Sunday, September 18, 2011

Blending vintage and modern Toronto in Davisville Village

At a time when only a handful of independent cinemas remain in Toronto, it’s surprising to find a neighbourhood that has not one but two classic movie houses that are still screening films.
Within a couple of blocks of each other on Mount Pleasant Rd., the Regent and Mount Pleasant theatres, which opened in the late 1920s, continue to show films on their single screens — catering to a community with discerning tastes.
The theatres opened at a time when houses were being built in Davisville Village, a midtown neighbourhood that spans an area between Yonge St., Eglinton Ave., Bayview Ave. and the northern border of Mount Pleasant Cemetery.
The Mount Pleasant Theatre opened in 1928 as The Hudson and was given its current name 20 years later. The Regent’s history is more colourful. It began operating in 1927 as The Belsize Theatre, before closing in 1950 for renovations and reopening later that year bearing a new name, The Crest.
Four years later, it remade itself into a live theatre, showcasing new productions — both classical and original plays. Between 1954 and 1966, some of the most talented actors, writers and directors in Canada worked out of The Crest, including Donald Sutherland, Martha Henry, Robert Goulet and Jackie Burroughs.
In 1966, the theatre resumed showing movies, and in 1988 under new owners, it became The Regent.
The theatres fit in well on Mount Pleasant, known for its countless restaurants, cafés and bakeries (many of the French variety), specialty food shops, stores that cater to children — from books and games to clothes — and home decor and antique shops.
While Davisville Village has a trendy ambience, it’s also a neighbourhood that serves as a reminder of a simpler, more innocent time, which could be one reason why the theatres continue to attract movie-goers — that and the fact that they screen high-quality films.
There are several other examples of long-standing businesses in the area. Perhaps the oldest is LeFeuvre’s Chocolatier, which has been operating at the same location on Mount Pleasant since 1927, and makes its own chocolates and truffles.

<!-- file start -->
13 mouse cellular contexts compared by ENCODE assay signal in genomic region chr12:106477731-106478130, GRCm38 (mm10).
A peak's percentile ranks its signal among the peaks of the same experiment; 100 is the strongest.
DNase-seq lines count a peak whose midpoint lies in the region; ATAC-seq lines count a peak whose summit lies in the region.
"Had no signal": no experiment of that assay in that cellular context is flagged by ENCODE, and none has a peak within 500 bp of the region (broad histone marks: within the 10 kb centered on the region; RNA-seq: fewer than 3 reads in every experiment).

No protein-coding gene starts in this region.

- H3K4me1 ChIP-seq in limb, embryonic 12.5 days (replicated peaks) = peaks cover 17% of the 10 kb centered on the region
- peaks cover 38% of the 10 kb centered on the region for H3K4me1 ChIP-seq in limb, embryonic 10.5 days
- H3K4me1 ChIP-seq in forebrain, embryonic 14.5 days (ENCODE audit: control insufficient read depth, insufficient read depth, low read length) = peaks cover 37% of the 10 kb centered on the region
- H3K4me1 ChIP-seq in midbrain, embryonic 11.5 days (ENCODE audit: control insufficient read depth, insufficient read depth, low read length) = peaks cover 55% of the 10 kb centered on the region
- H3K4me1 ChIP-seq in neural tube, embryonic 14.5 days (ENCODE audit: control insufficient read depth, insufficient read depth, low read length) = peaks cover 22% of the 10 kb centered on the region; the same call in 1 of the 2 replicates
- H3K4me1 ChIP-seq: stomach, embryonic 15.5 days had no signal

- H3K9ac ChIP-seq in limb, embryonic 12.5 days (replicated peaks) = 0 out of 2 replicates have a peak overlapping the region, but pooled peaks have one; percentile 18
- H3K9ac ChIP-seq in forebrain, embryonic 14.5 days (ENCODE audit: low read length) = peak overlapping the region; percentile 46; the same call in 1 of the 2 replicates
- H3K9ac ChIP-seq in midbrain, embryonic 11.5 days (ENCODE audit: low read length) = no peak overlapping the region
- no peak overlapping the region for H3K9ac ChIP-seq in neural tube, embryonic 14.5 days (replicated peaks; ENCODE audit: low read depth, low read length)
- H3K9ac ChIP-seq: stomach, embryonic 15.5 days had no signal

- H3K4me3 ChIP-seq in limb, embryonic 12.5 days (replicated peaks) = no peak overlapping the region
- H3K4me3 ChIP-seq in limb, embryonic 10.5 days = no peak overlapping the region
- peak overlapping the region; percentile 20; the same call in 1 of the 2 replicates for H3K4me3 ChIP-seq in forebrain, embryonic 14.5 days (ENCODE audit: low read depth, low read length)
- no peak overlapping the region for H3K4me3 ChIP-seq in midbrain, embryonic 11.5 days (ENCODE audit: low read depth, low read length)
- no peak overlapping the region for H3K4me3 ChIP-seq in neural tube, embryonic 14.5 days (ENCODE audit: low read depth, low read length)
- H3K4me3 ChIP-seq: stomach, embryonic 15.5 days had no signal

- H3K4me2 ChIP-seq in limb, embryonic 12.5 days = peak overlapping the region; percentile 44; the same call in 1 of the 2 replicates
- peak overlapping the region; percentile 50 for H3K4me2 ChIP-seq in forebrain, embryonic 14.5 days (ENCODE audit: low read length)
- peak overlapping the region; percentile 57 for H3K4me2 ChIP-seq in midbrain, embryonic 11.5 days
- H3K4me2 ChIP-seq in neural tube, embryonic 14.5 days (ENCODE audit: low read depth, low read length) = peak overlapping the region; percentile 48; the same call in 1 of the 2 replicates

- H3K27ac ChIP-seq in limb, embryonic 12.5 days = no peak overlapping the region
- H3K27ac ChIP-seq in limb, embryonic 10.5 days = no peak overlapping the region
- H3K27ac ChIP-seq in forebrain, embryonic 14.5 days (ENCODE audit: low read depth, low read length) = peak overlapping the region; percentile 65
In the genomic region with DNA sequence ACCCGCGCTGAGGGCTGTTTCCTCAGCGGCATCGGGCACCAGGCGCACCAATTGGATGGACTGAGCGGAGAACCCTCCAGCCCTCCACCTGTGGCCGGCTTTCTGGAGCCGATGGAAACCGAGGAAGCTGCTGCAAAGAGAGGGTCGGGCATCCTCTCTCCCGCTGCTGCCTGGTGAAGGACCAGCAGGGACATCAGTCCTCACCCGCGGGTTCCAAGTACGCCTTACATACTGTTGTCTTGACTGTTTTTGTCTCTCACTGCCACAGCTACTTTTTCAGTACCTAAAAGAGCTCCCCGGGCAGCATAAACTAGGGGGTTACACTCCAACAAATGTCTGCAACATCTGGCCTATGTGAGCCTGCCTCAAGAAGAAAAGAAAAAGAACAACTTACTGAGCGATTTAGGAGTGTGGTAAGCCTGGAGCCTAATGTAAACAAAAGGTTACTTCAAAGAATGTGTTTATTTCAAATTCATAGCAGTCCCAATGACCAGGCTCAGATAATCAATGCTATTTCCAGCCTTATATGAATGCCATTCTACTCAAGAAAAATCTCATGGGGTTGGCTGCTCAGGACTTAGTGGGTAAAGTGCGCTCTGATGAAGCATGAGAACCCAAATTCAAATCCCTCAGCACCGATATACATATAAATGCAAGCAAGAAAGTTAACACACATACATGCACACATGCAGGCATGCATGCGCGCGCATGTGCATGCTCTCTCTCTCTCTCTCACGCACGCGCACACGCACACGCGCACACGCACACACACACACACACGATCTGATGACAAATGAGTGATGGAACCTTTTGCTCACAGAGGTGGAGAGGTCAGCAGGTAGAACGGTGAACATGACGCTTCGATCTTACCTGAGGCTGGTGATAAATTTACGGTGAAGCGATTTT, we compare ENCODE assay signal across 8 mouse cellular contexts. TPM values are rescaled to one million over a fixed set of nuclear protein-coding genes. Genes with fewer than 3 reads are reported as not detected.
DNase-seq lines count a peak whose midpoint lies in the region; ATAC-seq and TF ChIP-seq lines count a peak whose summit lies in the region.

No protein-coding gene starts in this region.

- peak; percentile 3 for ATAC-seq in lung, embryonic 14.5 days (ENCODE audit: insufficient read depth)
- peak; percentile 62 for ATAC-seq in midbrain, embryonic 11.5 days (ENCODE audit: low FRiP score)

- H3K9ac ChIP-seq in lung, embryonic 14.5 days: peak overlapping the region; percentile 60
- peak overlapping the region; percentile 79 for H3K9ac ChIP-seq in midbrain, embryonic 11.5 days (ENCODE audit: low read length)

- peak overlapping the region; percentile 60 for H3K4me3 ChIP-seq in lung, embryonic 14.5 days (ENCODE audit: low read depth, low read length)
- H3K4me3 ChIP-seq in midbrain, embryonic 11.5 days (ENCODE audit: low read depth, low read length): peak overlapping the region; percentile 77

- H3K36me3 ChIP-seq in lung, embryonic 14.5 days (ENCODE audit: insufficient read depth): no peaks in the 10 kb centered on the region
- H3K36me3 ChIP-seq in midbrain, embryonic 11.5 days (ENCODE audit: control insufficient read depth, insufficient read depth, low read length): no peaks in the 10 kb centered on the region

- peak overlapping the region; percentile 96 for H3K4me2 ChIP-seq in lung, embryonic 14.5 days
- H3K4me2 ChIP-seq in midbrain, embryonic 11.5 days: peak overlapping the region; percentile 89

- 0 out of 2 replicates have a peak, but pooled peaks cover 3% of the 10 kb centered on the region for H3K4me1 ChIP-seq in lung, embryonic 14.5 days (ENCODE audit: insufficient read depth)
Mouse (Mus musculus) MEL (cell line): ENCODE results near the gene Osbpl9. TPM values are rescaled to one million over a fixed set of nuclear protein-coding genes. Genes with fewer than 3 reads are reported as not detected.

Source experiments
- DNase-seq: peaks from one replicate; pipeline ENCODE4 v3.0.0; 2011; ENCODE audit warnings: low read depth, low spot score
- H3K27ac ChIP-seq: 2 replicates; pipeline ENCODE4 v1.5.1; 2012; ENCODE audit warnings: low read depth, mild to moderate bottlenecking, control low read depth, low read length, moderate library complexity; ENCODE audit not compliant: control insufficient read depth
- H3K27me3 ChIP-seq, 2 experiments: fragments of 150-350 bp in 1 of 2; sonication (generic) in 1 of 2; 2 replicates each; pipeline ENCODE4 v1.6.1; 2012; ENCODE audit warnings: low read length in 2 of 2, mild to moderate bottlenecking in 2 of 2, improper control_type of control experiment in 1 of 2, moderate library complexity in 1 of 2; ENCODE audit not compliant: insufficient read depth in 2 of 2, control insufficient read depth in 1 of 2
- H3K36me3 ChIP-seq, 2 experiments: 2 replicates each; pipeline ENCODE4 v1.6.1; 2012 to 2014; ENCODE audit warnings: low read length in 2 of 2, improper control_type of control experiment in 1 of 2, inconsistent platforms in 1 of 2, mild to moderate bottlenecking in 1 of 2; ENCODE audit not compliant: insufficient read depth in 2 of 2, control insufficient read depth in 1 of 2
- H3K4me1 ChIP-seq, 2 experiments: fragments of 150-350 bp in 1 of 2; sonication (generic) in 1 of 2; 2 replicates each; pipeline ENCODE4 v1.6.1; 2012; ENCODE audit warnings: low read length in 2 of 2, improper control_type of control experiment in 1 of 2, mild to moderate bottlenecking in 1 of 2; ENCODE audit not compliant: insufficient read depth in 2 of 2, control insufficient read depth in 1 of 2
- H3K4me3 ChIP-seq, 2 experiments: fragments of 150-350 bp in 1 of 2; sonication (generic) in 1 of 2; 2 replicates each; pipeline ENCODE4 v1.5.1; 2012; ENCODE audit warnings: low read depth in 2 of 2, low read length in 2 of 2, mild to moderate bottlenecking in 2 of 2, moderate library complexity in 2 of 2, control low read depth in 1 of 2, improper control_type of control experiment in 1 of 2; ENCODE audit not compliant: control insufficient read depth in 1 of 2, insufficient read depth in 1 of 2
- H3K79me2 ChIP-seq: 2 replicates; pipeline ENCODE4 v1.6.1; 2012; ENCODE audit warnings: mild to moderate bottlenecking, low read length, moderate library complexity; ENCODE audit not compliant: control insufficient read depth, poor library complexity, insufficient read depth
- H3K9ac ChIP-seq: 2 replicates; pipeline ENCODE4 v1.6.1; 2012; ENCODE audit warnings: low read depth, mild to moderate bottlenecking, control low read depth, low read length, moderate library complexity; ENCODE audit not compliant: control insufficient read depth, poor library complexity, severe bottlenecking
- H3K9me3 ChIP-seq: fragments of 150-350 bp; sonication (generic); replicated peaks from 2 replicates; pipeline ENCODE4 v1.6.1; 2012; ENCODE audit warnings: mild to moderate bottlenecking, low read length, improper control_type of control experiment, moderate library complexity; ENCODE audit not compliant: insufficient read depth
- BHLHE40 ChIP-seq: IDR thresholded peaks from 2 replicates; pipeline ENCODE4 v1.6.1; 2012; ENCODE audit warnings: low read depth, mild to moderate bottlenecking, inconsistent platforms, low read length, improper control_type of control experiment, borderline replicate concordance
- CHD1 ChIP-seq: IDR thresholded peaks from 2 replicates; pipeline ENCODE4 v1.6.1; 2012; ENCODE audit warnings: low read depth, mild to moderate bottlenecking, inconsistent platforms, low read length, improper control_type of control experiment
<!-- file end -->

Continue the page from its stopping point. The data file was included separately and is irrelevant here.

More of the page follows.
Down the street, about halfway between the two theatres, is Penrose Fish and Chips, where lineups out the door can still be found after 61 years. It was established by Roly and Marion Johnston, and the family continues to run the business. Along with fish and chips, Penrose serves one of the best lemon meringue pies around, as well as old-fashioned soda pop.
A must-see for children of all ages is the magical Little Dollhouse Company, which opened in 1975, and is Canada’s oldest and largest dollhouse and miniature store.
Area residents aren’t limited to just one street for shopping and dining. Yonge is a bustling commercial strip, while Bayview has a good assortment of stores, restaurants and food shops, many serving a high-end clientele.
Standing out on the street is the bright pink sign adorning The Elegant Garage Sale. True to its name, this browsers’ paradise buys and sells antique and vintage furniture, china, silverware, jewellery, figurines and artwork.
It’s hard to imagine, but Davisville Village, now a flourishing residential and commercial area, was once home to wood and paper mills, as well as the Davis Pottery. Established in the 1840s, it became the area’s largest employer.
It was operated by John Davis, who arrived in Canada from England in 1840, who was one of the founders of Davisville Public School and was the village’s first postmaster. The building housing the post office is still standing on the northeast corner of Yonge and Davisville Ave.
Most of the homes in the neighbourhood were built in the 1920s and ’30s. There’s a large collection of semi-detached residences, but also detached houses in the English Cottage and Edwardian styles. Davisville Village also has stretches of condominium and apartment buildings, with condos concentrated along Balliol and Merton Sts., Eglinton and Mount Pleasant, and highrise apartments especially prevalent on Davisville east of Yonge.
In keeping with the neighbourhood’s urbanity, it’s not surprising that tennis is so popular among residents. Situated among a cluster of highrises on Balliol St., Toronto Tennis City is a year-round facility providing outdoor play from spring to fall, and indoor play in winter, when a white dome is erected — an unusual sight on a city street.
Six outdoor tennis courts are also available at June Rowlands Park, located at Mount Pleasant and Davisville, and home to the Davisville Tennis Club. In addition to the courts, the former Davisville Park has a baseball diamond, a playground, splash pad and lots of green space for recreation.
At the south end of Davisville Village, running from Bayview to Yonge, is Mount Pleasant Cemetery, which opened in 1876 and is a National Historic Site of Canada. It provides a peaceful place to walk, reflect and learn about the many famous Canadians who are buried there.

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